Facing the risk of a fourth straight summertime slowdown, Federal Reserve officials raised the prospect of increasing the monthly pace of bond buying above $85 billion to guard against any slump in growth or employment.
Treasury 10-year notes rallied to finish little changed as weaker-than-forecast economic data dashed speculation the Federal Reserve might end stimulus measures anytime soon, driving investors into government debt.
Treasury Secretary Timothy F. Geithner takes comfort from the government’s ability to borrow at low interest rates as the budget deficit hits a record high. “There’s a lot of confidence” in America’s capacity to meet its commitments, he told Bloomberg Television.
Treasuries rose, with yields slipping from almost 11-month highs, as a government report showed U.S. inflation was contained, giving the Federal Reserve scope to maintain its monetary-stimulus program.
Jay Mueller, who manages $3 billion of bonds for Wells Capital Management in Milwaukee, resisted buying Treasuries for four months, anticipating the Federal Reserve would drop its pledge to keep interest rates at a record low through late 2014.
The sudden slowdown in U.S. inflation has left Treasuries at the cheapest levels in almost two years, aiding the Federal Reserve’s efforts to tamp down long-term borrowing costs while the economy improves.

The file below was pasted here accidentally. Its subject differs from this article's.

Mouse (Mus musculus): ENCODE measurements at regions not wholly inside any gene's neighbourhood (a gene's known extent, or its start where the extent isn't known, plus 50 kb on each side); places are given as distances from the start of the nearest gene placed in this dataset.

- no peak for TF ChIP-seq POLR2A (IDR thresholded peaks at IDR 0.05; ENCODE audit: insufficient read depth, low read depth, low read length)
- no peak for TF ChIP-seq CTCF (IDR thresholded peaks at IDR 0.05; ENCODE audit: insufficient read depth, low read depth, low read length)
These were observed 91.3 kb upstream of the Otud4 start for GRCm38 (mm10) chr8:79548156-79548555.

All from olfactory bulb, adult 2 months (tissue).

Treasuries rose, pushing the two- year note’s yield to the lowest level this year, as the Federal Reserve signaled that European indebtedness may harm America’s growth and a report showed new home sales plunged.
Treasuries rose for a second week as Americans prepared to choose a president who will face unprecedented debt levels and the so-called fiscal cliff, which threaten to derail an economy hobbled by elevated unemployment.
Treasury Secretary Timothy F. Geithner has signaled to White House officials that he’s considering leaving the administration after President Barack Obama reaches an agreement with Congress to raise the federal debt limit, according to three people familiar with the matter.